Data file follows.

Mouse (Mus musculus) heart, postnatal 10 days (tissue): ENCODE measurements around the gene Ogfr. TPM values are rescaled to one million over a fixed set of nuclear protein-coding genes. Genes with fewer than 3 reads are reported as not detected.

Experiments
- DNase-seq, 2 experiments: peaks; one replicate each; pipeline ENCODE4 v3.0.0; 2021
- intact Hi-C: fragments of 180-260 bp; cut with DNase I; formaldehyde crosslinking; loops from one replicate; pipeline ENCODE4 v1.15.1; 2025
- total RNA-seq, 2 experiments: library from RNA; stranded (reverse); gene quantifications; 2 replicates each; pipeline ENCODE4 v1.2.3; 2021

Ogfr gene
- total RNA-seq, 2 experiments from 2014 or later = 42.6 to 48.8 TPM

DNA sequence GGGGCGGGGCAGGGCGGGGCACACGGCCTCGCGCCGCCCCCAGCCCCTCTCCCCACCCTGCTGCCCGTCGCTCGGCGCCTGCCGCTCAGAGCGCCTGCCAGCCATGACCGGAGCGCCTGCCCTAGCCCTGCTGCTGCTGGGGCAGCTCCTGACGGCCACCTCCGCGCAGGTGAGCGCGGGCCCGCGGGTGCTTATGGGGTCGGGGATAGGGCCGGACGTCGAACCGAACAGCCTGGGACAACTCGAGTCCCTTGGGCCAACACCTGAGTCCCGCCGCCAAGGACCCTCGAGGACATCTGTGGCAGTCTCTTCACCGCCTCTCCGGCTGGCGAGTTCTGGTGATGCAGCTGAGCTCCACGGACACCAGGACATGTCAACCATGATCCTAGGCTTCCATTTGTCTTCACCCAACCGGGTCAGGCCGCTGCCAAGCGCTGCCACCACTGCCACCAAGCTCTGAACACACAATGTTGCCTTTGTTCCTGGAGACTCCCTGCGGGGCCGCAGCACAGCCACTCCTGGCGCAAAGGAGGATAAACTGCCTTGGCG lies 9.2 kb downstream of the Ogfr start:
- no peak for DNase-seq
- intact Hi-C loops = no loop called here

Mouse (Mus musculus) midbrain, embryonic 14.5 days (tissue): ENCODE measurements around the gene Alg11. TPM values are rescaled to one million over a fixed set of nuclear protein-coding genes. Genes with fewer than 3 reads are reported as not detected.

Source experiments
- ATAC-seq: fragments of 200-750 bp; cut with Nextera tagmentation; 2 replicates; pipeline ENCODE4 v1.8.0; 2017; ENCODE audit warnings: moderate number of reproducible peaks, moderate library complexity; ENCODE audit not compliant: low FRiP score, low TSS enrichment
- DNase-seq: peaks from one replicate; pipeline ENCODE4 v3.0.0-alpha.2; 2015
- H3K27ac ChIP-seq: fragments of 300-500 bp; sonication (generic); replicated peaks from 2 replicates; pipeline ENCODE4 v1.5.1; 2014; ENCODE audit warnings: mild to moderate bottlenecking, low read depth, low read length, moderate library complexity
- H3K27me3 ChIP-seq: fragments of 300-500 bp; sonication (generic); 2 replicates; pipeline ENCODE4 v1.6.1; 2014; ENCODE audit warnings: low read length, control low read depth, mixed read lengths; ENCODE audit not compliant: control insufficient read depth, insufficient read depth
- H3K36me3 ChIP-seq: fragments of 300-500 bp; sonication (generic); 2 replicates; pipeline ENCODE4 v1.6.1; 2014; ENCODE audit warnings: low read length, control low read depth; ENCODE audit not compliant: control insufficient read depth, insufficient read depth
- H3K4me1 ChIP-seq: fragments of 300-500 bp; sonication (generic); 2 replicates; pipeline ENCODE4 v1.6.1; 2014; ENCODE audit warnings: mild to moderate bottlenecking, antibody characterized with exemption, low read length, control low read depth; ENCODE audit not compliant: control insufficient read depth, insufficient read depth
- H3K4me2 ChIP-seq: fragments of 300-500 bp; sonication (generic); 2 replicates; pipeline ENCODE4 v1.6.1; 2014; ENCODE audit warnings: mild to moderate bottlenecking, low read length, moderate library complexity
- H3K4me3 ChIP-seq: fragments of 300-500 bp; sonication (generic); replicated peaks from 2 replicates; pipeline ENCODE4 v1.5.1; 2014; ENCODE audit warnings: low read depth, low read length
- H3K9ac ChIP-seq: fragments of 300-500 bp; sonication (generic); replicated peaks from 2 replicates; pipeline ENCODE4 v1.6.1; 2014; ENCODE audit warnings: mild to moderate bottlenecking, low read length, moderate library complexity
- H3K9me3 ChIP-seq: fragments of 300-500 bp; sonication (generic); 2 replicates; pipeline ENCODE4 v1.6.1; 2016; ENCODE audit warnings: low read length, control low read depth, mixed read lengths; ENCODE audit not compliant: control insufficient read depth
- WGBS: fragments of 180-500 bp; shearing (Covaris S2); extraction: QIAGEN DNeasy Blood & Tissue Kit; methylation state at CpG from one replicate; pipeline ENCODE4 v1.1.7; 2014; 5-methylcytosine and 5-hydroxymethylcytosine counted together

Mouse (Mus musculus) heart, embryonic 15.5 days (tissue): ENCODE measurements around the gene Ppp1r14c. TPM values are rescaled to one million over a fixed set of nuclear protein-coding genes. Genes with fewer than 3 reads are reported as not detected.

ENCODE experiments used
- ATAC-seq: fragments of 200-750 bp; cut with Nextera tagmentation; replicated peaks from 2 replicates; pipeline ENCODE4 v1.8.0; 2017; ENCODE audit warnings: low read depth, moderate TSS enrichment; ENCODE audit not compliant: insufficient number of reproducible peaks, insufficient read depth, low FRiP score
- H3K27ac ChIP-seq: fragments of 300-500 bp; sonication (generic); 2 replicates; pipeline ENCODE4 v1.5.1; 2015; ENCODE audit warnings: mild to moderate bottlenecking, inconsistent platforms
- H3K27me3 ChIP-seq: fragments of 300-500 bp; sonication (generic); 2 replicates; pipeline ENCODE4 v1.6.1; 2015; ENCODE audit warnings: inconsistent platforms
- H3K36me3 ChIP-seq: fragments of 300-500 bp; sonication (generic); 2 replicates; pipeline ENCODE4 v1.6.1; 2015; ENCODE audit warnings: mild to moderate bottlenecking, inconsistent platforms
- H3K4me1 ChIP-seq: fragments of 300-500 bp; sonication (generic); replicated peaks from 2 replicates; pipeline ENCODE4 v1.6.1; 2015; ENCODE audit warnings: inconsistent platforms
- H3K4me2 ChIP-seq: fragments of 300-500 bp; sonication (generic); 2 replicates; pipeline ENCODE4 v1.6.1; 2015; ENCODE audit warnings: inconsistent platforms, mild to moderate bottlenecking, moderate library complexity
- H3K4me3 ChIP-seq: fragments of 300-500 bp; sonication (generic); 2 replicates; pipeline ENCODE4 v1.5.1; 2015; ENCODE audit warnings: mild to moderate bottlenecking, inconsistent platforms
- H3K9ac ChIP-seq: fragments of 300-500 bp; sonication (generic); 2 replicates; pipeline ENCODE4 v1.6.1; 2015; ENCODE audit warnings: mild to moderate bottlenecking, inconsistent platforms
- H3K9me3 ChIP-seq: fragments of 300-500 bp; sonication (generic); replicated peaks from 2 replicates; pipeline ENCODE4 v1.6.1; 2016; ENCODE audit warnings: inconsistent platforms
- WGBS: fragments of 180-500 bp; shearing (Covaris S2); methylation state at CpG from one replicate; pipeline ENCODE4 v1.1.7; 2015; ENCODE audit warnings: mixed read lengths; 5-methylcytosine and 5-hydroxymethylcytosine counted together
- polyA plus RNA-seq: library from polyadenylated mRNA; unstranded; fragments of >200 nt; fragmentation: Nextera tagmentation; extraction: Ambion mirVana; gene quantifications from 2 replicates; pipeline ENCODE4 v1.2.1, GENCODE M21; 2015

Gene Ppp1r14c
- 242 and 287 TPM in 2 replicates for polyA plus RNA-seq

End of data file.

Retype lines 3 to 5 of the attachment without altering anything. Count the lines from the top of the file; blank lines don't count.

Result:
- DNase-seq, 2 experiments: peaks; one replicate each; pipeline ENCODE4 v3.0.0; 2021
- intact Hi-C: fragments of 180-260 bp; cut with DNase I; formaldehyde crosslinking; loops from one replicate; pipeline ENCODE4 v1.15.1; 2025
- total RNA-seq, 2 experiments: library from RNA; stranded (reverse); gene quantifications; 2 replicates each; pipeline ENCODE4 v1.2.3; 2021